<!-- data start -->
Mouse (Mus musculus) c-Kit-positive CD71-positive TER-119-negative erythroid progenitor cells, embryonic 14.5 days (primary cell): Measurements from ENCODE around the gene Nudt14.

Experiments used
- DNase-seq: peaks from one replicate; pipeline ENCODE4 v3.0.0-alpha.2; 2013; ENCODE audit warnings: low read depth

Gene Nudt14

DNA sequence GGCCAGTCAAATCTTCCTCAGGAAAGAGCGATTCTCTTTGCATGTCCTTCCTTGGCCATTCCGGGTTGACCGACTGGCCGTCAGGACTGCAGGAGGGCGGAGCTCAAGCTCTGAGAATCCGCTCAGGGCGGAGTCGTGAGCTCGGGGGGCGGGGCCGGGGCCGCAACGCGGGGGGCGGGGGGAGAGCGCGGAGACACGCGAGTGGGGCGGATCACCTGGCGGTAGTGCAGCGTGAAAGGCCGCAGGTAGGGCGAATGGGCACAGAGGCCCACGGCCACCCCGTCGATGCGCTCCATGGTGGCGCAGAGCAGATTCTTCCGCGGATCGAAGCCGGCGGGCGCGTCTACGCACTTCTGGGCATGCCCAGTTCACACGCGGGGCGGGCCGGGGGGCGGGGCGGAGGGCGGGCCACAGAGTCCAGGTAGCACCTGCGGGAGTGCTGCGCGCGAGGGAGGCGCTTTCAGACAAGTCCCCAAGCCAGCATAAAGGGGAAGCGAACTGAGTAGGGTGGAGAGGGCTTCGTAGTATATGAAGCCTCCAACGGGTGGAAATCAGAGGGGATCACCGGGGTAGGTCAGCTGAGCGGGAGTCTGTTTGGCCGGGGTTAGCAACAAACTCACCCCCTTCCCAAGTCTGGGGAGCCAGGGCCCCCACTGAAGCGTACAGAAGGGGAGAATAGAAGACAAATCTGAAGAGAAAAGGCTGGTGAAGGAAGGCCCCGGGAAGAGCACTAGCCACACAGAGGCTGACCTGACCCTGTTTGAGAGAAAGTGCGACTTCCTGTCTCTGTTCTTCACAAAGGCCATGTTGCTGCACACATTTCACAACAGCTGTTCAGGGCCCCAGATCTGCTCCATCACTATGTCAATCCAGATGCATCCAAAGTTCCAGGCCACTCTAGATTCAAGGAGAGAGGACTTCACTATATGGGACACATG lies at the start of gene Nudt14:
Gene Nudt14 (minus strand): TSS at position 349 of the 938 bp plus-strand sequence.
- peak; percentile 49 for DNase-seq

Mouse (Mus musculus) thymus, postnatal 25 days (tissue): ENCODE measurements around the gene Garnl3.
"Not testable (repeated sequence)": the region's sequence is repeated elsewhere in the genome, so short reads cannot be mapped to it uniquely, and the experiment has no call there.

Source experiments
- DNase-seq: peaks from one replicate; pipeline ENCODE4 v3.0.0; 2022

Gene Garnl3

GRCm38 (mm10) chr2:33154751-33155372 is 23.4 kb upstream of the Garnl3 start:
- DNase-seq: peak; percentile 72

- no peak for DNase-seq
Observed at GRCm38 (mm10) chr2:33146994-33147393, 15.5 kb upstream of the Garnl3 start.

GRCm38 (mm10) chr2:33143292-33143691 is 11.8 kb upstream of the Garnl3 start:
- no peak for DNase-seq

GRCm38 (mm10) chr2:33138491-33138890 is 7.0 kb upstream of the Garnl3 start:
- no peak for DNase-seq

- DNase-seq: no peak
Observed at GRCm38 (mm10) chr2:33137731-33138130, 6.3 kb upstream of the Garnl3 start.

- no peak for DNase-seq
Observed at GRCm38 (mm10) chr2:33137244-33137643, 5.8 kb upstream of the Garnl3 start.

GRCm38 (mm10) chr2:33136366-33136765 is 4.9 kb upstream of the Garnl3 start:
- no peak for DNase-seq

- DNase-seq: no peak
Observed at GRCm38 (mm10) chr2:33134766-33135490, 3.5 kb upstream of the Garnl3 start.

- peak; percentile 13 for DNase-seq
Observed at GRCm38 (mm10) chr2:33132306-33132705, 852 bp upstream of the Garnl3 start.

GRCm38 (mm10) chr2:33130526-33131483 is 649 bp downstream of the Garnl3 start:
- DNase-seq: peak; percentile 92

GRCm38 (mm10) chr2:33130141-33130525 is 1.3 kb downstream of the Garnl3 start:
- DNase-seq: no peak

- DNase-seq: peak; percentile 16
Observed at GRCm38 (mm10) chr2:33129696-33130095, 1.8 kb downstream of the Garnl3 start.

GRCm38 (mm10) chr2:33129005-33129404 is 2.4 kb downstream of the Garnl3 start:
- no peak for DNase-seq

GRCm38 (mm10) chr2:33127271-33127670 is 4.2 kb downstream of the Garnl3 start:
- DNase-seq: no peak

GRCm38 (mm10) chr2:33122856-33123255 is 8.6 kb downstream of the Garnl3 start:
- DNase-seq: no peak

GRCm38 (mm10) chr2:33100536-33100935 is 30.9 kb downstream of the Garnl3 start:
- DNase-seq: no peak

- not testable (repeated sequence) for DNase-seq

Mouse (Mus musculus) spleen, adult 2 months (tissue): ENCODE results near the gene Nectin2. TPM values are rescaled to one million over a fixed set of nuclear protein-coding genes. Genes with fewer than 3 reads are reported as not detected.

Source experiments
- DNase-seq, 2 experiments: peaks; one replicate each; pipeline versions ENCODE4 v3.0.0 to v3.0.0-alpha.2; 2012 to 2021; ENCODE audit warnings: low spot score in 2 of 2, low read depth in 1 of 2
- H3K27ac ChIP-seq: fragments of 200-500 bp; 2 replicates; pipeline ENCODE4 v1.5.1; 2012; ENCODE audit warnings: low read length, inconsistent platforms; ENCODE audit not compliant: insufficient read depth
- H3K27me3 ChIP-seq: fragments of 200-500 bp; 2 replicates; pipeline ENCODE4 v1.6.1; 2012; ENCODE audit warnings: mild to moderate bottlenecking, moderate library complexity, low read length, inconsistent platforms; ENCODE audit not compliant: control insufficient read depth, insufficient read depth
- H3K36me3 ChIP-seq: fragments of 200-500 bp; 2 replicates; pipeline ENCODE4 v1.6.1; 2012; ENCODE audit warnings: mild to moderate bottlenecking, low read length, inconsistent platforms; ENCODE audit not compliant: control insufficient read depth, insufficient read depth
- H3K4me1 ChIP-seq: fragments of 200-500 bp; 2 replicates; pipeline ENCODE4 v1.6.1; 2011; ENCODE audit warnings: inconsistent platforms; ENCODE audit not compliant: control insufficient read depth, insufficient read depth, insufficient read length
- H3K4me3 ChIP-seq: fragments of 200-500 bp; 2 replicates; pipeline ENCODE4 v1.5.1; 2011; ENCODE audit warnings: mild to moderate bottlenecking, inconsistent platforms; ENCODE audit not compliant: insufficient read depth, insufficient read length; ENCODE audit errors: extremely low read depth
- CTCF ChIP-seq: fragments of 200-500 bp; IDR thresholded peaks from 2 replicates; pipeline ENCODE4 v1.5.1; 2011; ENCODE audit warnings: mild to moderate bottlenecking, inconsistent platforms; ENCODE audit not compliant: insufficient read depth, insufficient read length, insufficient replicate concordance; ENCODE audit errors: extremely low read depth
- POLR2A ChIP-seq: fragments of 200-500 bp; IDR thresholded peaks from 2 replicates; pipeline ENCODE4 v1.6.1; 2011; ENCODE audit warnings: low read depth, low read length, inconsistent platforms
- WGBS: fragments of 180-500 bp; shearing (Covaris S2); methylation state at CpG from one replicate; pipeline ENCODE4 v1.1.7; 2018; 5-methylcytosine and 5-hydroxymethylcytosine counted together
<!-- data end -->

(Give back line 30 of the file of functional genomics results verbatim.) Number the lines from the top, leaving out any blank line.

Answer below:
Observed at GRCm38 (mm10) chr2:33132306-33132705, 852 bp upstream of the Garnl3 start.